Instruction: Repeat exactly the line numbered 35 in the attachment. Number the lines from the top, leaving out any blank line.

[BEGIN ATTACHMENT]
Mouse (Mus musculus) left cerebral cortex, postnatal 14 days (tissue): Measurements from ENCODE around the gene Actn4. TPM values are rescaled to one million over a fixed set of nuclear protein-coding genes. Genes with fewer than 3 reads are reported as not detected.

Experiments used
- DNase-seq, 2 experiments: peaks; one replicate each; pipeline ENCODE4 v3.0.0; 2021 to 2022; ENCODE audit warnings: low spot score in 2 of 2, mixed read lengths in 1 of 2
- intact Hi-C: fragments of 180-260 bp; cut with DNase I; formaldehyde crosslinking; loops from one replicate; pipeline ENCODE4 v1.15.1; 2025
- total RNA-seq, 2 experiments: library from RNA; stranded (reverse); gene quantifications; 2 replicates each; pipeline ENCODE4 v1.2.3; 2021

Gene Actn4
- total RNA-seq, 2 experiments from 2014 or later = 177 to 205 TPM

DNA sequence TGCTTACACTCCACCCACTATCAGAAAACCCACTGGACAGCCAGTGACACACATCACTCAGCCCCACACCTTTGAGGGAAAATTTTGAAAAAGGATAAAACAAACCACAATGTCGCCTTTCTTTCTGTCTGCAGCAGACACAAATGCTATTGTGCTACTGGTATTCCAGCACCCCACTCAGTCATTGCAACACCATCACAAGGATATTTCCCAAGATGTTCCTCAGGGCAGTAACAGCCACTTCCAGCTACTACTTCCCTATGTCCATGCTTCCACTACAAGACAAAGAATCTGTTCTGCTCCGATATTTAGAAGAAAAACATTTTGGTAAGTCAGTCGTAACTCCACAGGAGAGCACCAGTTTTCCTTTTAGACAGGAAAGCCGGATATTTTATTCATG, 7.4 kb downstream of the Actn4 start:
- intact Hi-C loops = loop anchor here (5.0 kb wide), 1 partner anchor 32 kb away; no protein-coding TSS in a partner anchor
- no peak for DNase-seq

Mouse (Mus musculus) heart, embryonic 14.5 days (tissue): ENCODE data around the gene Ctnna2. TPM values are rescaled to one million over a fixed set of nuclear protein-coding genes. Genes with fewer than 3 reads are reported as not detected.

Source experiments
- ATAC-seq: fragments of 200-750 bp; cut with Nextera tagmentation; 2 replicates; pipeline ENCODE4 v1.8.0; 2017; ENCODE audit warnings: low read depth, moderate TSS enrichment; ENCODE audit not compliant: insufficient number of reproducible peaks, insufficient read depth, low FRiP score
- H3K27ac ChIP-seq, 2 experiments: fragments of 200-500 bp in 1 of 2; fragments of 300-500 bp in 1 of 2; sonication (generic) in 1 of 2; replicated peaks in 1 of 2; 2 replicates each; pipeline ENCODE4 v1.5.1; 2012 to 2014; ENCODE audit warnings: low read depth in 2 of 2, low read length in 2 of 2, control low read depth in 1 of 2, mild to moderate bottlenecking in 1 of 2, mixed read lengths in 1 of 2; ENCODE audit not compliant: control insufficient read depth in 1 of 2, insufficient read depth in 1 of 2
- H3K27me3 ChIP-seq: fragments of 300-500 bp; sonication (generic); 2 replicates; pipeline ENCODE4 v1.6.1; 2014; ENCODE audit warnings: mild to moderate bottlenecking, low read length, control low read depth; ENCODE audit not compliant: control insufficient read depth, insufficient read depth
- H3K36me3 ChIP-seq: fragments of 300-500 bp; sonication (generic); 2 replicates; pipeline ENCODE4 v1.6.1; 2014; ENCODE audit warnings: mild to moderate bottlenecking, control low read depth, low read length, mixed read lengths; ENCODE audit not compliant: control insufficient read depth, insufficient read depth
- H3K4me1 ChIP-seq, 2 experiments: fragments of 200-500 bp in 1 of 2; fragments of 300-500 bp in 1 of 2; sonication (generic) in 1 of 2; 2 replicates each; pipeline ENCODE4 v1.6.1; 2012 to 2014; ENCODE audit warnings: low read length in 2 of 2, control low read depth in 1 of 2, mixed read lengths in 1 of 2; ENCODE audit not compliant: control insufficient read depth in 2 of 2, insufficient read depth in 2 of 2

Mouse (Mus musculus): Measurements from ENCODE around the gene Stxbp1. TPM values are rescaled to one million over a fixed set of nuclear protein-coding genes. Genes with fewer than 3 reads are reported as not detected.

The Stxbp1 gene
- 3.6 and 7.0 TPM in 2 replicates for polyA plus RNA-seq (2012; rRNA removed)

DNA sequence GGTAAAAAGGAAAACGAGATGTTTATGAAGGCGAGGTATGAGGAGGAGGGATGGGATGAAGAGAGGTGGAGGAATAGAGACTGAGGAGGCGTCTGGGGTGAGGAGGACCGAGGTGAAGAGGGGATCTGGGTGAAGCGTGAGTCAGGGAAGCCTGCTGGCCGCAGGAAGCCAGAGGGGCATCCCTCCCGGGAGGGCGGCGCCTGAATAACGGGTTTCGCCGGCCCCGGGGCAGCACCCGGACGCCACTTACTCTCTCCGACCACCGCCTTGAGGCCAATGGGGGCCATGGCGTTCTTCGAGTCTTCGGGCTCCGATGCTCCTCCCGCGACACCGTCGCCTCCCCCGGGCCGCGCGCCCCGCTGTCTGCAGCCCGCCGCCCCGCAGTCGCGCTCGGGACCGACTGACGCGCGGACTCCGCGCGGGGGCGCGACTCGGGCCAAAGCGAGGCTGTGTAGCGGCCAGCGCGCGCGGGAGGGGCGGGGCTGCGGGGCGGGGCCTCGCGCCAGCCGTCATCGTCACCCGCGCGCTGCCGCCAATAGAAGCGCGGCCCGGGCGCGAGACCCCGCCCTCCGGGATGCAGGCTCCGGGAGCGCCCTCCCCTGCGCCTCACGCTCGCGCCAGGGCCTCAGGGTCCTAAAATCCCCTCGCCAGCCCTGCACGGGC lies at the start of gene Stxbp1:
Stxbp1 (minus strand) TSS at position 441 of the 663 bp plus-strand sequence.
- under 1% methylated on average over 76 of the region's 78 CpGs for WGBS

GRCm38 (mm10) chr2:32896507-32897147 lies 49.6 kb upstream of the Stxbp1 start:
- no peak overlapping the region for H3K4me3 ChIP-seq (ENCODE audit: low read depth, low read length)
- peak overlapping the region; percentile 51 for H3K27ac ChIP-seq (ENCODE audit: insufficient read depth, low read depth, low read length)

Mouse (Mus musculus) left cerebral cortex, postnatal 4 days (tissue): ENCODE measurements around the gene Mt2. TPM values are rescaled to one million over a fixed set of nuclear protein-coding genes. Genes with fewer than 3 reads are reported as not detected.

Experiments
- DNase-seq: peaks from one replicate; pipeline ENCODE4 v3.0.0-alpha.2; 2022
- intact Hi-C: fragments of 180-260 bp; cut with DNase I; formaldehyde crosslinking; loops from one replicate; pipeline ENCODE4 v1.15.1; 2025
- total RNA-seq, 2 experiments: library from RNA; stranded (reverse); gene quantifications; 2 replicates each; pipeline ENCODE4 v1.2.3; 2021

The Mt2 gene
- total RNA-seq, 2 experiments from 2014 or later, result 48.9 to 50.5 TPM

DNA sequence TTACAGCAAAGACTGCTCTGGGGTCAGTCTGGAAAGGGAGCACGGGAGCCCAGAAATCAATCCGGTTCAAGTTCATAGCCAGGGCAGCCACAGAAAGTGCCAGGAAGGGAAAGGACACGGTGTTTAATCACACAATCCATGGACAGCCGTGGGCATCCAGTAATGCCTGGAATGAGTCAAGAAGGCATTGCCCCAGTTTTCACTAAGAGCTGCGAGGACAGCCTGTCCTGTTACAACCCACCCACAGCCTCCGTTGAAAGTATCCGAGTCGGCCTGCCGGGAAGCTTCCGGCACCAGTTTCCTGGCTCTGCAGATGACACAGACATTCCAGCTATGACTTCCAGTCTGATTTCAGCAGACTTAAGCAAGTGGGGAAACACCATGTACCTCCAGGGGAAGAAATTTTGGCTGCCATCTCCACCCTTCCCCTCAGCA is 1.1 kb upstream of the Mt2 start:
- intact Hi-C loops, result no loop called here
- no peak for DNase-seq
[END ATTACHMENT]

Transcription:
- intact Hi-C loops, result no loop called here